In Support of Creative, Engaged Good Government

Wednesday, October 14, 2015 - 19:30

The advent of a Presidential election year promises a year-long season ahead during which public officials, the democratic election process itself, and the government institutions critical to our national well-being will endure relentless pummeling. For the sake of civic sanity, I’d like to take a step back from the American sport called "trashing the commons" and offer an appreciation for what so many among us too readily dismiss.

Amid tragic scenes of devastation, most recently from the dam breaches and flooding in South Carolina, it is government that local residents will turn to for the big picture stuff, like rebuilding those dams and fixing roads and restoring water supplies and electricity. And, of course, FEMA for grants and loans, property protection and public safety during that crucial post-disaster period when people are regaining their balance. That is the job of government. Disaster has a way of bringing the need for big muscle into acute perspective. That’s at least one reason it’s good to have a government agency or two around and a few officials looking out for the public good nearby when things go awry.

At Community Partners, we’re fans of good, active and engaged government. We appreciate, for example, that an insightful new Mayor of Long Beach, already busy running a complex city of nearly 500,000, created the Mayor’s Fund for Education and asked to house it under the Community Partners umbrella. He knows we care about the people of his city and will work diligently to help fulfill his intention that a city government that cares about having smart citizens will have another ally in the task.

More trees are taking root around the City of Los Angeles, thanks to CityPlants, formerly Million Trees, which started out as a program in then-Mayor Antonio Villaraigosa’s office and continues with the leadership of Mayor Eric Garcetti. The Los Angeles Food Policy Council, too, started out as a City of Los Angeles initiative and moved as it grew more complex to fiscal sponsorship with Community Partners. The Council has made huge strides in moving large institutions like LAUSD to support local food purchasing and recently launched a new, national effort to share best practices learned on the ground in Los Angeles with leaders in cities across the country. When the now-shuttered Los Angeles Community Redevelopment Agency wanted to foster new green business in the city, they launched the Cleantech Incubator under our fiscal sponsorship program. Today, Cleantech is an independent nonprofit organization about to open a new building they redeveloped downtown. Who says people in government can’t innovate and seed change?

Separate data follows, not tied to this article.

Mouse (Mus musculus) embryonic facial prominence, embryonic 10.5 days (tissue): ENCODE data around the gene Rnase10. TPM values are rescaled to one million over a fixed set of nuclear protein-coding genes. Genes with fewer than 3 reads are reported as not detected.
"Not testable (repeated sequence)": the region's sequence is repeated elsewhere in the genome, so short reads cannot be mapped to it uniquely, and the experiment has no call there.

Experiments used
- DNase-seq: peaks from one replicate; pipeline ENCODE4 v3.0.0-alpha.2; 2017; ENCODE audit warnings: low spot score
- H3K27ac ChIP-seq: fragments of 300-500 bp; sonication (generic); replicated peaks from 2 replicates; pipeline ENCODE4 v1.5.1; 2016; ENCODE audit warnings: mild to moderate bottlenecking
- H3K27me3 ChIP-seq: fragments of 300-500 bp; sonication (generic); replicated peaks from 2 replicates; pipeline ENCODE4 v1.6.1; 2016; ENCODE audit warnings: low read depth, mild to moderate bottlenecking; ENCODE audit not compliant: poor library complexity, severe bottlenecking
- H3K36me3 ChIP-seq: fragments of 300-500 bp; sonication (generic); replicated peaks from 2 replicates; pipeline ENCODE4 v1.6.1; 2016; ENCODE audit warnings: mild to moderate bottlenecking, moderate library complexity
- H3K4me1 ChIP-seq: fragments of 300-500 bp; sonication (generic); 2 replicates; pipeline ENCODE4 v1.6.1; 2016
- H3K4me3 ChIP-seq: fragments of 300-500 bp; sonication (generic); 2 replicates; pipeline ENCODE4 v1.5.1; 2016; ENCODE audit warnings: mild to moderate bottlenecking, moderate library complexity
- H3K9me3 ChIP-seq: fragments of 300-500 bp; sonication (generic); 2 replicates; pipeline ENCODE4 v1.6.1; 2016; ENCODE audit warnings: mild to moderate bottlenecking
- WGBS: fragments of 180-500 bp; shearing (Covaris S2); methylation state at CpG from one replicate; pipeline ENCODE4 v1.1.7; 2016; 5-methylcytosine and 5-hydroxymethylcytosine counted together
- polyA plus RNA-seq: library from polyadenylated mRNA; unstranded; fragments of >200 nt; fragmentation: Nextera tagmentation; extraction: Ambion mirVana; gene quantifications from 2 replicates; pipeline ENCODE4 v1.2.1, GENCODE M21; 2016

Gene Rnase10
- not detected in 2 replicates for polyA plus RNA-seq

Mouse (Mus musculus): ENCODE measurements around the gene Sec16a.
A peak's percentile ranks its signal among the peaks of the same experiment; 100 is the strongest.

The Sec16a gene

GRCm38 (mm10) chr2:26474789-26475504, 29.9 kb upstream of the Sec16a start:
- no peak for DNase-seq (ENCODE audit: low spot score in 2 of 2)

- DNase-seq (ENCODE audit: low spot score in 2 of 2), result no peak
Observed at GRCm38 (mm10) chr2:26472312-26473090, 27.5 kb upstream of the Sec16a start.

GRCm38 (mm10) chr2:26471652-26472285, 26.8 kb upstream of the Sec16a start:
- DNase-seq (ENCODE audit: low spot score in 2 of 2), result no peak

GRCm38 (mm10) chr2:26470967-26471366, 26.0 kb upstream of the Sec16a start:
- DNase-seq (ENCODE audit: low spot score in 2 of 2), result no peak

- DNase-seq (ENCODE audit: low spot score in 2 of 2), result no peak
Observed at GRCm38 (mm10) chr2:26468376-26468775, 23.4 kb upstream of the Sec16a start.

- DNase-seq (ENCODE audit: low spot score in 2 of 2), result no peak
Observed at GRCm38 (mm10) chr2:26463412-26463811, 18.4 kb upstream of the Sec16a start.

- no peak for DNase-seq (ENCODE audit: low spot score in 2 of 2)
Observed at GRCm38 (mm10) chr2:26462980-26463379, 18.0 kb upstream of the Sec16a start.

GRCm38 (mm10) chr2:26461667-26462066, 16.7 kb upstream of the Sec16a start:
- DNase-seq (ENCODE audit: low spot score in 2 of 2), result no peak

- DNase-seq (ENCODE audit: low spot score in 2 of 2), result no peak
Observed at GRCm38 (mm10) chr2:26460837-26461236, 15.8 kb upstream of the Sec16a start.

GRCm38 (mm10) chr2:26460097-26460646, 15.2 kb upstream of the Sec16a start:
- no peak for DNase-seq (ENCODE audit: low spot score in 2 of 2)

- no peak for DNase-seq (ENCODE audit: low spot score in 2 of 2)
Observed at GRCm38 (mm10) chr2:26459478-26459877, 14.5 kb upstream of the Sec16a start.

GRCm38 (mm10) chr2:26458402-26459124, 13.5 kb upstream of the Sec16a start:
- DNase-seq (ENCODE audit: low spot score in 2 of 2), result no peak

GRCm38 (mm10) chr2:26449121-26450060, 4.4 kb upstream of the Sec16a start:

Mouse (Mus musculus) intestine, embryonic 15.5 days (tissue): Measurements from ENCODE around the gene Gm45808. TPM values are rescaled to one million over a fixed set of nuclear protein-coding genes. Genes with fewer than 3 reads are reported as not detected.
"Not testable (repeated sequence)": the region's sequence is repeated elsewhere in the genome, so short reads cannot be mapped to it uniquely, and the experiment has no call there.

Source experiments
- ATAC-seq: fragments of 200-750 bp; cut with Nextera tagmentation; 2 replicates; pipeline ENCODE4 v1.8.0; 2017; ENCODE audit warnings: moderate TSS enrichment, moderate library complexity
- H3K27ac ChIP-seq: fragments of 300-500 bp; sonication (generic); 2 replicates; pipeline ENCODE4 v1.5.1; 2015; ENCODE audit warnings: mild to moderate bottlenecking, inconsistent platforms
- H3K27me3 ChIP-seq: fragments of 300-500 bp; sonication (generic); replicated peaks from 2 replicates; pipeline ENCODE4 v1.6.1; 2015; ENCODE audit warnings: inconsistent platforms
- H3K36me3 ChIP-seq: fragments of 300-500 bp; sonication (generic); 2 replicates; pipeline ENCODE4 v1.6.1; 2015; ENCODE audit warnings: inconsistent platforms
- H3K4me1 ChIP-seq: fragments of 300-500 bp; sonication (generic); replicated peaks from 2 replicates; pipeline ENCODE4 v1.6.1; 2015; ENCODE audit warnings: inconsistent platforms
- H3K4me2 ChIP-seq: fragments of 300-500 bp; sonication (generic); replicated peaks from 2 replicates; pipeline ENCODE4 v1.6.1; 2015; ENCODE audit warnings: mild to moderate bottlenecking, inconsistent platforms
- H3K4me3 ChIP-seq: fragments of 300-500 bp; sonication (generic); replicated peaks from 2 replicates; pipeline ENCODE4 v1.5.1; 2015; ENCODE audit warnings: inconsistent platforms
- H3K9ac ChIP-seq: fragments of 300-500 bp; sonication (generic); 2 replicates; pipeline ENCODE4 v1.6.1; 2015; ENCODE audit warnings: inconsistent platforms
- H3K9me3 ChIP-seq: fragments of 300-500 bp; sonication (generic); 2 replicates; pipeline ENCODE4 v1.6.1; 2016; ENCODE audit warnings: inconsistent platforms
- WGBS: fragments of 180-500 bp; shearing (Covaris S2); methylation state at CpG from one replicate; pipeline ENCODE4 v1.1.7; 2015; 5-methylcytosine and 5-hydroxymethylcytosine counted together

But taking advantage of fiscal sponsorship programs like ours isn’t the only way government extends its reach. With leaders of the Los Angeles County Department of Public Health we:

  • Led community input and engagement efforts as the County considered a plan to integrate the departments of health services, mental health and public health. Community Partners staff facilitated a series of public convenings to gather feedback regarding the proposal, and then managed another round of gatherings to solicit input for moving forward, once the plan was approved by the County Board of Supervisors.
  • Helped restructure and strengthen Emergency Network of Los Angeles to build and foster greater resilience in times of emergencies in the county. Over the past three years, we have applied our knowledge about networks to help ENLA better engage with the numerous coalitions of nonprofit organizations, and government and private-sector partners, with some disaster function.
  • Guided and supported the design of a performance improvement program for four medical centers and 19 outpatient facilities throughout the county.

We’ve worked with the Department of Health Services on efforts to improve access to specialist care for under- and uninsured patients; conducted trainings and coaching for members of the Los Angeles County Hate Violence Prevention Network, under the leadership of the Los Angeles County Commission on Human Relations. And right now we are in the planning stages with the office of Los Angeles County 2nd District Supervisor Mark Ridley-Thomas to reprise a program we helped coordinate in 2010, one that works to boost the strength and skill sets of nonprofit organization leaders in South LA.

None of these programs would have started without the leadership of courageous, creative and cooperative government leaders, elected, appointed and career civil service alike. They tapped their own prodigious resources and looked around the community for reliable partners to make sure that the public – that “demos” in democracy – stayed in government and that government stayed squarely for the people. The next time someone starts trashing our commons by taking boneheaded swipes at government, ask them which direction they’ll be looking for help when the Big One ruptures our very own, very stressed San Andreas Fault. I can assure you that whatever the bluster on their lips, their eyes will turn toward City Hall and, in their heart of hearts, the hope that government’s coming to the rescue will pulse loud.